this post was submitted on 24 Mar 2024
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Lemmy Bread

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submitted 3 months ago* (last edited 3 months ago) by [email protected] to c/lemmybread

I know, I know, I'm late to the sourdough game, but I've been thoroughly enjoying easy bread with commercial yeast, so I wanted to give sourdough a shot.

Followed the recipe from Joshua Wiessman's "Unapologetic Cookbook" (side note: great cookbook), twice, but I couldn't get the dough to turn out right. It always seemed overly hydrated and liquid.

I've been reading through this community, watching videos, and cooking easy bread long enough though that I finally threw up my hands and decided to have a go at it myself.

I started with about 10g of starter, added about 450g of bread flour, 1/4 cup of sugar (to increase rise), and a spoonful of salt. Then let that mix in the stand mixer till pretty homogeneous. Next I added 1.5 cups of 100°F water, and mixed in.

At this point it was still very liquidy, so I mixed in quite a bit more bread flour until it "looked right" with an appropriate amount of shaggyness.

I then let that rest for a while, and came back with the dough hook about every 30 minutes. At one point it still looked a bit too wet, so I added even more bread flour. I just worked this in with the hook.

After all my working I was worried about overdoing it, so I switched to stretch and folds, of which I did about 3 over the next several hours.

Finally I left it alone for about an hour, and when I returned, it was nice and risen.

I turned it out into my working space, added flour, cut and shaped, and placed into the floured bannetons. I let them rest in the bannetons for about an hour before I refrigerated them overnight.

I let them rest while the oven was heating this morning, and followed my normal baking routine, but I adjusted the temp up by about 50°, based on the Weissman recipe, which I feel was a mistake, so next time I'll just stick to 450°F.

The result was good. Though I can still taste sugar, so I'm going to cut it way down in the next batch. I'm also thinking I may not split into two loafs, and to bake at a lower temp next time.

All in all, I'd say this is my first successful attempt, and I'm excited for the next iteration. Any tips or sage wisdom from fellow bread people would be greatly appreciated!

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[–] [email protected] 1 points 3 months ago (1 children)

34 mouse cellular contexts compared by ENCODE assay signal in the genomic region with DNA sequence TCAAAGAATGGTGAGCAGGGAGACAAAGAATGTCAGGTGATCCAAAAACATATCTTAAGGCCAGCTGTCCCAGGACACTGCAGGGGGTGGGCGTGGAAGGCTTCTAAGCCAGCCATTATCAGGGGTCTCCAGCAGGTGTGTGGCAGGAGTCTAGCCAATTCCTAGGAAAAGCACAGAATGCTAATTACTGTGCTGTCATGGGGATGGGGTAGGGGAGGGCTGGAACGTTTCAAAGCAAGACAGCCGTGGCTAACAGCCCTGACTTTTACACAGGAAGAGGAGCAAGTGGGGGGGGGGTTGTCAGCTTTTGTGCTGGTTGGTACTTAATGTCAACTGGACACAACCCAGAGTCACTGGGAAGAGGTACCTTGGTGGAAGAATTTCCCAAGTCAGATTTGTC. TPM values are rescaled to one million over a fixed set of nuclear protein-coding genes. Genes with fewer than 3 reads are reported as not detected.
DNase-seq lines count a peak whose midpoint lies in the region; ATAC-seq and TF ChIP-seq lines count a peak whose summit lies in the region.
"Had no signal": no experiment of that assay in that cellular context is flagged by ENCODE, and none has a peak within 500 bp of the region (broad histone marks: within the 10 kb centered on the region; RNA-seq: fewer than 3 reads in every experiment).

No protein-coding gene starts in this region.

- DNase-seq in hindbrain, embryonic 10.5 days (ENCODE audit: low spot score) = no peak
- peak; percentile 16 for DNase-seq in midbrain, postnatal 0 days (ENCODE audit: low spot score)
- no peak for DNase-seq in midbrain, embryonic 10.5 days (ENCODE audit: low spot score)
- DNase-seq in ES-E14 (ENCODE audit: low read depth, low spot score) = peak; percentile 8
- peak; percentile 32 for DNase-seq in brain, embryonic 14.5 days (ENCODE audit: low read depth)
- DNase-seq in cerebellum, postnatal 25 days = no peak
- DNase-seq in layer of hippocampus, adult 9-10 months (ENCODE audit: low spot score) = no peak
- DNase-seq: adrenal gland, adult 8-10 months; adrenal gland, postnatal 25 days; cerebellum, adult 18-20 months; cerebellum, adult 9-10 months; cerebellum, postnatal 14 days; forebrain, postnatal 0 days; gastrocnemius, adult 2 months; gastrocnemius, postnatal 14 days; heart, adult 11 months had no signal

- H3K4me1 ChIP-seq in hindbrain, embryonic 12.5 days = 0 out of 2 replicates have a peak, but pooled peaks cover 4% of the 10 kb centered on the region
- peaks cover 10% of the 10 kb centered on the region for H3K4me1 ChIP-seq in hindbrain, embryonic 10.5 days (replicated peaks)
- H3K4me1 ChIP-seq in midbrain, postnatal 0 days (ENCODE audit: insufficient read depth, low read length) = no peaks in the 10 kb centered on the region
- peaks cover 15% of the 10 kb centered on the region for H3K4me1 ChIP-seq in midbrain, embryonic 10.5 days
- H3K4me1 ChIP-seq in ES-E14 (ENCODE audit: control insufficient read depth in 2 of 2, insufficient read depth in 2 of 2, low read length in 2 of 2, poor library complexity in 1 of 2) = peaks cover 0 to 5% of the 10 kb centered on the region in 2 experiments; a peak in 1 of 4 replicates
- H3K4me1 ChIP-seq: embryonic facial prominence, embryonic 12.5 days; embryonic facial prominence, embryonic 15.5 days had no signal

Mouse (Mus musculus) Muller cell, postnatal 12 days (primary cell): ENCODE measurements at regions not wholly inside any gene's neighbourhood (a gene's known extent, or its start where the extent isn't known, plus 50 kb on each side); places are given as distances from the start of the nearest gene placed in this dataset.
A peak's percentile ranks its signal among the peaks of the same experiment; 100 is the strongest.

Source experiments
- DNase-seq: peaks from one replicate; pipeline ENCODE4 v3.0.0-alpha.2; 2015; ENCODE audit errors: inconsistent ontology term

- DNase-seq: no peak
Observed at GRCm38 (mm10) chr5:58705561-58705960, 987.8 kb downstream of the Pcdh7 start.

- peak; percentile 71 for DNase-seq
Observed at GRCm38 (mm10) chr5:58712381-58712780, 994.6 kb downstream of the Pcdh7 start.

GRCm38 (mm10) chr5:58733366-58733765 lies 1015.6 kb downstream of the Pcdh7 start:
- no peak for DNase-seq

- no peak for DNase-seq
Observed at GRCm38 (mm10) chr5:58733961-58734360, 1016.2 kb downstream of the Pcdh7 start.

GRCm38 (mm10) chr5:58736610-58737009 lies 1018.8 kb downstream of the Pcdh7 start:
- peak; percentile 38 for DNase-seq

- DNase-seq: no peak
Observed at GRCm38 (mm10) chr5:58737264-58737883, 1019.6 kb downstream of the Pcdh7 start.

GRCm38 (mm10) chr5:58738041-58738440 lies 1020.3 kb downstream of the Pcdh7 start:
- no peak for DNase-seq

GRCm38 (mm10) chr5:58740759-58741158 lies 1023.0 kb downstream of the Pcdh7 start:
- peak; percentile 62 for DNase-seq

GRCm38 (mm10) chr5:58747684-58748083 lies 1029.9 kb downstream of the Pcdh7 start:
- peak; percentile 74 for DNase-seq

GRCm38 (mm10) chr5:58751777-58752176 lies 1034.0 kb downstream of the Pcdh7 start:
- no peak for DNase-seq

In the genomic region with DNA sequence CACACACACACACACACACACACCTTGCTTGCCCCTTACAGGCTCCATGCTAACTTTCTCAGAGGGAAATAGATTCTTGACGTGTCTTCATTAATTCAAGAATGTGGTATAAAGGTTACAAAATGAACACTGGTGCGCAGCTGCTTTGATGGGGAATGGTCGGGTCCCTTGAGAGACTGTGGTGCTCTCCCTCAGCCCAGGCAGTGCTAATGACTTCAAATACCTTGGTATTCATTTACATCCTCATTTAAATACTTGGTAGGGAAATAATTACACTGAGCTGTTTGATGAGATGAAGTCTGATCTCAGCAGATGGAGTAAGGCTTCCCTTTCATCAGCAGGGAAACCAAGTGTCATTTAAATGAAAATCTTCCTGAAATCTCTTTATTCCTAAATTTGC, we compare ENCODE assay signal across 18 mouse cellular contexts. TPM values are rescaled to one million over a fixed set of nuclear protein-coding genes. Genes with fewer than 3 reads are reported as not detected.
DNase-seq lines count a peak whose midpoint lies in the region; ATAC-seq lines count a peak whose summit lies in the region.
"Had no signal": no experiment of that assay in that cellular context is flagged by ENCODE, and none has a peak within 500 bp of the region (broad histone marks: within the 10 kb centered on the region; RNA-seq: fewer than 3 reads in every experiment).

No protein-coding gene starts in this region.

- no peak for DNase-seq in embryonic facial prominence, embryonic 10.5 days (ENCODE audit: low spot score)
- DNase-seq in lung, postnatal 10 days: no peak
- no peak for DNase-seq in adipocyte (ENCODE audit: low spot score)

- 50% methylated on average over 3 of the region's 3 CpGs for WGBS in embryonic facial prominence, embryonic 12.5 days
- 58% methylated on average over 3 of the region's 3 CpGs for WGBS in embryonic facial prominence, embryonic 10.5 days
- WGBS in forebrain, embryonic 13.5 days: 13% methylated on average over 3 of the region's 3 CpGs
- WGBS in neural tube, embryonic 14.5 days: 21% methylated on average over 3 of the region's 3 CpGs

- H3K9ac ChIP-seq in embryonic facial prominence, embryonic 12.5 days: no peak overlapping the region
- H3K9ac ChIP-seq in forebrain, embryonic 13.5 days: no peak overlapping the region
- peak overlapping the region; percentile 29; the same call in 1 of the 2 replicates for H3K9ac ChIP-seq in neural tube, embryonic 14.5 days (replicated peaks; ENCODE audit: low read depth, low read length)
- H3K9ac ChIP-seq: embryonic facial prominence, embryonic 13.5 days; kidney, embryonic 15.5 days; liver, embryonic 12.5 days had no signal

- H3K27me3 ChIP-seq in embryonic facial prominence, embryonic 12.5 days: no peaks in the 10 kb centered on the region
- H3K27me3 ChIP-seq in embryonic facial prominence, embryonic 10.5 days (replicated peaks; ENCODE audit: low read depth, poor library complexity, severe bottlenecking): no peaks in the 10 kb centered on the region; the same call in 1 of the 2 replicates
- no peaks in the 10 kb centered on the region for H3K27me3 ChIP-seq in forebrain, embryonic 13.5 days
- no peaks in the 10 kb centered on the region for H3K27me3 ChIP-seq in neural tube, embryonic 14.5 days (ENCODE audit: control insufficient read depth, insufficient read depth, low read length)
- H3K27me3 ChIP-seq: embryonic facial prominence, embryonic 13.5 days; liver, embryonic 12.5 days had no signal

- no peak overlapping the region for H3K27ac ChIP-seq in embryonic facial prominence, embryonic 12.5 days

I’d eat that. I’d recommend Wiessman’s no knead sourdough recipe from his YouTube channel. I’ve been using that recipe for a few years now and it’s great. Very easy and turns out good bread consistently

[–] [email protected] 1 points 3 months ago (1 children)
[–] evasive_chimpanzee 2 points 2 months ago (1 children)

That recipe seems suspect to me. 10g of starter is basically nothing, and I've never heard of anyone adding sugar to sourdough.

In my opinion, you really gotta resist the urge to keep adding extra flour. Your original recipe looks like 79% hydration, which isn't outlandish. Many people who come from making other kinds of bread want the dough to be the same, but it shouldn't be. That's why your bread looks a little dense compared to something you might get from a bakery.

I would also recommend not using a mixer. The idea is to build up good gluten structure, and doing it with a mixer, you can't feel when you are building it up, and when you are basically tearing the gluten structure.

High oven temp is good when your dough is nice and airy because the air really expands giving you that nice oven spring. With dough that's more dense, though, you can overcook the outside before the inside is done. If you get your loaves more airy, 450 should be good. Also, are you using a Dutch oven or baking stone or something?

[–] [email protected] 1 points 2 months ago (1 children)

These are good notes. Just what I was hoping for. I'm using a dutch oven with a splash of water added just before the dough to get it steamy.

Next time I'll

  • nix the sugar completely
  • use at least 50g of starter
  • use my hand to mix
  • try to resist the urge to add flour

The last point will be the hardest. Every time I've attempted sourdough before this it's been extremely wet, no matter what I do. Like, so wet that the scoring cuts just immediately heal.

[–] evasive_chimpanzee 1 points 2 months ago (1 children)

If you want to get better with high hydration dough, would highly recommend making pan de cristal. It's not sourdough, but it's pretty easy to make, despite being 100% hydration. As you build up gluten, the dough should go from shaggy to smooth, and that bread really lets you feel it.

I think if your cuts were healing themselves, the gluten build up was probably not right. As you get better at shaping, that will improve, too. The good thing with sourdough is that even your loaves that don't turn out perfect still look and taste good unless you really mess up.

Also, just for reference, I use like 150 g of starter with 425 g of flour and 325 g of water and 10 g salt. So all together, 80% hydration, and 2% salt. I typically use mostly bread flour, but 100/425 is usually rye or whole wheat or durum or something else for flavor

[–] [email protected] 1 points 2 months ago

Thanks for this! I think this is exactly what I need. I'm very early in my breadmaking journey and making pan de cristal will, I hope, teach me a few things with regard to gluten development and folding. I'm going to make an attempt this weekend, thanks again!